Here are some REAL customer reviews:

“Relevant – even if you’ve been married awhile!!”

I purchased this book without knowing anything about Mr. Harley’s other successful book and was extremely pleased. I have been married for 12 years and have a good marriage but have often wondered if other married couples have some of the same trials we… Read more

“Take A look Inside Yourself”

Every chapter in this book related to me as a person. The things that I was doing unconciously that was destroying my marriage. If you want to save your marriage or ensure a prosperous future with another person this book is a must read. I only wish I… Read more

“”Love Busters: Overcoming Habits That Destroy Romantic Love””

“His Needs, Her Needs”. I have given two… Read more

 

Get Love Busters: Overcoming Habits That Destroy Romantic Love at the best price available today.


Love Busters: Overcoming Habits That Destroy Romantic Love Review
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Things That Matter: Three Decades of Passions, Pastimes, and Politics Review

From America’s preeminent columnist, named by the Financial Times the most influential commentator in the nation, the long-awaited collection of Charles Krauthammer’s essential, timeless writings.

A brilliant stylist known for an uncompromising honesty that challenges conventional wisdom at every turn, Krauthammer has for decades daz­zled readers with his keen insight into politics and government. His weekly column is a must-read in Washington and across the country. Now, finally, the best of Krauthammer’s intelligence, erudition and wit are collected in one volume.

Readers will find here not only the country’s leading conservative thinker offering a pas­sionate defense of limited government, but also a highly independent mind whose views—on feminism, evolution and the death penalty, for example—defy ideological convention. Things That Matter also features several of Krautham­mer’s major path-breaking essays—on bioeth­ics, on Jewish destiny and on America’s role as the world’s superpower—that have pro­foundly influenced the nation’s thoughts and policies. And finally, the collection presents a trove of always penetrating, often bemused re­flections on everything from border collies to Halley’s Comet, from Woody Allen to Win­ston Churchill, from the punishing pleasures of speed chess to the elegance of the perfectly thrown outfield assist.

With a special, highly autobiographical in­troduction in which Krauthammer reflects on the events that shaped his career and political philosophy, this indispensible chronicle takes the reader on a fascinating journey through the fashions and follies, the tragedies and triumphs, of the last three decades of American life.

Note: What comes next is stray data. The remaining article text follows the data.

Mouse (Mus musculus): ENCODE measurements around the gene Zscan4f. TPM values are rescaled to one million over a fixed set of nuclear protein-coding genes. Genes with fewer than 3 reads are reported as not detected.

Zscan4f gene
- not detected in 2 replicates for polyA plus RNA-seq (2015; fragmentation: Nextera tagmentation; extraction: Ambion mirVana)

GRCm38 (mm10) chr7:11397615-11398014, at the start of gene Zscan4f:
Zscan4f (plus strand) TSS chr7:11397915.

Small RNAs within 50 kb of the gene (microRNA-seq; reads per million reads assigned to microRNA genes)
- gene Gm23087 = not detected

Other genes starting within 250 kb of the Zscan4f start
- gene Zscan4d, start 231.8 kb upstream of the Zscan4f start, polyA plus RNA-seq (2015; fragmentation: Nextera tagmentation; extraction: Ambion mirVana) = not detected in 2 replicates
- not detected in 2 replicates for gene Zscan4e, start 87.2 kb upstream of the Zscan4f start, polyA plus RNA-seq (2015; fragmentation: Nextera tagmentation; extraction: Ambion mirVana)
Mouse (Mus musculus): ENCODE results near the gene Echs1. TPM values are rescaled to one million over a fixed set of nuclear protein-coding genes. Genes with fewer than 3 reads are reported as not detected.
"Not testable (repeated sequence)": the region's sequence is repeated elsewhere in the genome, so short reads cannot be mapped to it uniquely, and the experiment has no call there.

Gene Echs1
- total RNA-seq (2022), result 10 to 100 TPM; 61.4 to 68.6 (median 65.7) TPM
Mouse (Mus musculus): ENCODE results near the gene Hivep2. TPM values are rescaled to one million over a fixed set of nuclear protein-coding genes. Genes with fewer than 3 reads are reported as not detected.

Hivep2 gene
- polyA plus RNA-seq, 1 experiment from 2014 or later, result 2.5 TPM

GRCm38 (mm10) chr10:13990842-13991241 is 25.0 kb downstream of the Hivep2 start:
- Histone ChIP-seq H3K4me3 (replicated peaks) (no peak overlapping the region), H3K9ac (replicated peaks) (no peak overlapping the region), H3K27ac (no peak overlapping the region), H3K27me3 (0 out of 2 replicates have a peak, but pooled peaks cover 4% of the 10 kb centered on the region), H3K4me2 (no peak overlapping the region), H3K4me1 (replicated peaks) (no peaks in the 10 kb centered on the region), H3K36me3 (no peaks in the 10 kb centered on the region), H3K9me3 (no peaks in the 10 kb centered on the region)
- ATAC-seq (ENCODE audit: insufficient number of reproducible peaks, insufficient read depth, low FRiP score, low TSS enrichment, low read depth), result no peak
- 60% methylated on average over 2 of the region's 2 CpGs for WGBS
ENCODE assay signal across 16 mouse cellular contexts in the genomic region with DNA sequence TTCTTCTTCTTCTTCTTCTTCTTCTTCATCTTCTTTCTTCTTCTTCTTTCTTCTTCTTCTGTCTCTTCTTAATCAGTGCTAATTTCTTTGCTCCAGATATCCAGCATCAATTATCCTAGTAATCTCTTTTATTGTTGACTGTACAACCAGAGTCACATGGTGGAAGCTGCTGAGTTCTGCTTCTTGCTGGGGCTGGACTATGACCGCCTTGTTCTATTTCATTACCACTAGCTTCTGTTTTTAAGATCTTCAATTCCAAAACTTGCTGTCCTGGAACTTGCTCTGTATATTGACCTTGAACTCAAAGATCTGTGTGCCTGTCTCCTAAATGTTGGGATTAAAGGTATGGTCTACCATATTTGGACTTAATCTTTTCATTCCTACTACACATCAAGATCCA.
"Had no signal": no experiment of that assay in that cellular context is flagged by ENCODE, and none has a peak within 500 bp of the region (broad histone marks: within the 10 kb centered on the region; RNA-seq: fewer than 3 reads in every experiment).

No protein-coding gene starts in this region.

Author One-on-One: Charles Krauthammer and Dana Perino

Dana Perino Charles Krauthammer

In this Amazon One-to-One, Charles Krauthammer and Dana Perino discuss Dr. Krauthammer’s new book Things That Matter: Three Decades of Passions, Pastimes, and Politics. Charles Krauthammer is a Pulitzer Prize-winning syndicated columnist, political commentator and physician. Dana Perino is a Former White House Press Secretary who worked with President George W. Bush, contributor and co-host of The Five on FOX News. She is a long-time friend and fan of Charles Krauthammer.

Dana Perino: Your new book covers three decades of your writings, divided into 16 chapters, and grouped into categories of the things that have mattered to you in your life. As you reviewed your body of work, were you surprised by anything that you had written? Did you ever think, “I can’t believe I ever thought that”?

Charles Krauthammer: No real surprises—I find that I agree with myself a lot—except for my enthusiastic review of Independence Day. Though I might’ve been unduly swayed by seeing the premiere with my son, then ten, who announced after the showing that he would see the movie every week for the rest of his life.

DP: The thing that has mattered most to you is your family. Your book opens with a column that could be called “a two-hankie job.” How hard is it to write about the people that you love, to give people a glimpse into your personal life?

CK: I didn’t become a writer to write about myself. In fact, I don’t even like using the word “I” in writing an opinion column, let alone a personal one. The only times I really have written about my own life is when it had a purpose outside myself, such as honoring a person, perhaps a friend or mentor, of extraordinary character.

DP: As a long-time fan of yours, there are some of your columns that I remember reading, and where I was when I read it, and how I said to my husband, “That’s exactly what I was thinking!” Do you know when a column is going to be a hit?